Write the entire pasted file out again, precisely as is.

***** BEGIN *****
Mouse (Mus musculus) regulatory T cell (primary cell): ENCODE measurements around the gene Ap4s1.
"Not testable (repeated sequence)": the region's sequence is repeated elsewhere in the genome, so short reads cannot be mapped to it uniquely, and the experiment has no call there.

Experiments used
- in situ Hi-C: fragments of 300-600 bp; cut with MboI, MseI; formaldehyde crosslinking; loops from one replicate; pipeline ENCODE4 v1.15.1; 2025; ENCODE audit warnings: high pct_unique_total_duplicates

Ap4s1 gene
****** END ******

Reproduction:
Mouse (Mus musculus) regulatory T cell (primary cell): ENCODE measurements around the gene Ap4s1.
"Not testable (repeated sequence)": the region's sequence is repeated elsewhere in the genome, so short reads cannot be mapped to it uniquely, and the experiment has no call there.

Experiments used
- in situ Hi-C: fragments of 300-600 bp; cut with MboI, MseI; formaldehyde crosslinking; loops from one replicate; pipeline ENCODE4 v1.15.1; 2025; ENCODE audit warnings: high pct_unique_total_duplicates

Ap4s1 gene